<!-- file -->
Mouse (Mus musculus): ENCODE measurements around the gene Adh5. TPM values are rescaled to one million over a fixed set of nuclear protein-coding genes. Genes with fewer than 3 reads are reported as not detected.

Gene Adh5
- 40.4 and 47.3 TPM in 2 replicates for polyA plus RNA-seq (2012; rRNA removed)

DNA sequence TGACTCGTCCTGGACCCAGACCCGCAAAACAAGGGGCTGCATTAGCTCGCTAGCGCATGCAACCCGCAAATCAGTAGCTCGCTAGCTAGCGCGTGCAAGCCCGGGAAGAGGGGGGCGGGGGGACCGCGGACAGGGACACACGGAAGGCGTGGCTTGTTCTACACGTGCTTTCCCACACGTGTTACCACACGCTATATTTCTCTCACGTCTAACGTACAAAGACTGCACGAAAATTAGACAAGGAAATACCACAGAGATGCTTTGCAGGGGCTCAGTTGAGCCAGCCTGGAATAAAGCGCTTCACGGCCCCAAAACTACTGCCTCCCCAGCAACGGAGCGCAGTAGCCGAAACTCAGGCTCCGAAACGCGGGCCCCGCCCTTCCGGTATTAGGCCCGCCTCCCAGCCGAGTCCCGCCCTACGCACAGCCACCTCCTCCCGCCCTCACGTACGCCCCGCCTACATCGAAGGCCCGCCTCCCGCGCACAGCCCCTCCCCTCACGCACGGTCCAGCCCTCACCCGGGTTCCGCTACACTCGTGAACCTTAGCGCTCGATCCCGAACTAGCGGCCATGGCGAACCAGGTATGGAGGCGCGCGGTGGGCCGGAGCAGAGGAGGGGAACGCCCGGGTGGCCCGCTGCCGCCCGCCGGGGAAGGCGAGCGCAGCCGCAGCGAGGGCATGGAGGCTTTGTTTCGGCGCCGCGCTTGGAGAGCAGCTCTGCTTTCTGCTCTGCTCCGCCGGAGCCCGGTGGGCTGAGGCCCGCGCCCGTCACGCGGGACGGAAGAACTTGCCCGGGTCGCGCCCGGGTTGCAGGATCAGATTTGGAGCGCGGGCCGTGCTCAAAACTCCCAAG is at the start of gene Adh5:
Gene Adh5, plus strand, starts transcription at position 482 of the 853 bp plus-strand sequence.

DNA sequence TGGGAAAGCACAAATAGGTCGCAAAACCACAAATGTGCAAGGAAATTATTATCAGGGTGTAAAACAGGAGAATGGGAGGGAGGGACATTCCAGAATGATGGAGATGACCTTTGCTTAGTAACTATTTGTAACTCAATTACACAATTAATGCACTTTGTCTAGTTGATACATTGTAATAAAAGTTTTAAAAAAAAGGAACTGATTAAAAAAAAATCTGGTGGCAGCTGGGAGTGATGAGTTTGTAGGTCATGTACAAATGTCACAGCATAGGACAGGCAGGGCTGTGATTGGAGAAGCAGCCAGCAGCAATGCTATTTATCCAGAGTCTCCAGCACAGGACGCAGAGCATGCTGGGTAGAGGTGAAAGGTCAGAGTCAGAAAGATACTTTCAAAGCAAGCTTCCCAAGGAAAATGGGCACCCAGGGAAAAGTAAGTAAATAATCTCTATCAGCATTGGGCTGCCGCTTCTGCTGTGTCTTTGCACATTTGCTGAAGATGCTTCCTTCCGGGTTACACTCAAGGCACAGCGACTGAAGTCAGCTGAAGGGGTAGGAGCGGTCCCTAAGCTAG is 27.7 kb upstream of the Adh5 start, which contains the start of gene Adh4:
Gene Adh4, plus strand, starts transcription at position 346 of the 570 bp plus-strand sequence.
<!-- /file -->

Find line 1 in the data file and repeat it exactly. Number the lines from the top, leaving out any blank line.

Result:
Mouse (Mus musculus): ENCODE measurements around the gene Adh5. TPM values are rescaled to one million over a fixed set of nuclear protein-coding genes. Genes with fewer than 3 reads are reported as not detected.